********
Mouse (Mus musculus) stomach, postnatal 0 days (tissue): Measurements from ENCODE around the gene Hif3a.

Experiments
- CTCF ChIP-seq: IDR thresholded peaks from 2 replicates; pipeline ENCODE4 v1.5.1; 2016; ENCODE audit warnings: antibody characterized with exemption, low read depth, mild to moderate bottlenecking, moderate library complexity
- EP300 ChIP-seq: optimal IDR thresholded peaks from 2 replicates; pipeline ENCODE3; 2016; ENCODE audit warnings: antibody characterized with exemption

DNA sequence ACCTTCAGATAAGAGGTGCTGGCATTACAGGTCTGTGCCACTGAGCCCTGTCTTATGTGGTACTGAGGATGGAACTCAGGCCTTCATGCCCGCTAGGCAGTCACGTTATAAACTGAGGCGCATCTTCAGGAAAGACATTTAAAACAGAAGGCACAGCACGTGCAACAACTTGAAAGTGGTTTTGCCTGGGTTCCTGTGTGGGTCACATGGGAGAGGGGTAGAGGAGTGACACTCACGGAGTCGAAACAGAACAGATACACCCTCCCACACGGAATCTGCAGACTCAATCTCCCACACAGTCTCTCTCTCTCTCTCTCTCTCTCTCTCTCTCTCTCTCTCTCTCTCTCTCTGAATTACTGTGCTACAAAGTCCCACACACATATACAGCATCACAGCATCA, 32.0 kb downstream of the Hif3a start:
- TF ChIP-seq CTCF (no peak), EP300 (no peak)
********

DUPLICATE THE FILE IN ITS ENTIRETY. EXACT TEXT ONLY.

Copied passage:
Mouse (Mus musculus) stomach, postnatal 0 days (tissue): Measurements from ENCODE around the gene Hif3a.

Experiments
- CTCF ChIP-seq: IDR thresholded peaks from 2 replicates; pipeline ENCODE4 v1.5.1; 2016; ENCODE audit warnings: antibody characterized with exemption, low read depth, mild to moderate bottlenecking, moderate library complexity
- EP300 ChIP-seq: optimal IDR thresholded peaks from 2 replicates; pipeline ENCODE3; 2016; ENCODE audit warnings: antibody characterized with exemption

DNA sequence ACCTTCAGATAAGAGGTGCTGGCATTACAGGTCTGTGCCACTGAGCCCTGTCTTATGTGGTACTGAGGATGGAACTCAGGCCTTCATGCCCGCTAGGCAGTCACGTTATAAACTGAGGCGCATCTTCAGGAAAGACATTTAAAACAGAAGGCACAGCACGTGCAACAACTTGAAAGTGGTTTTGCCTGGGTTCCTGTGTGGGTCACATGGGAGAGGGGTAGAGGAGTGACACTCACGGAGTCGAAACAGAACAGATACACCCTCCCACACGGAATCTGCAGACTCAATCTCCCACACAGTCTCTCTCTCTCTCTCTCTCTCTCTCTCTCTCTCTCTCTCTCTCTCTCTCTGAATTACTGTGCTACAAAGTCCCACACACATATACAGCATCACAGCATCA, 32.0 kb downstream of the Hif3a start:
- TF ChIP-seq CTCF (no peak), EP300 (no peak)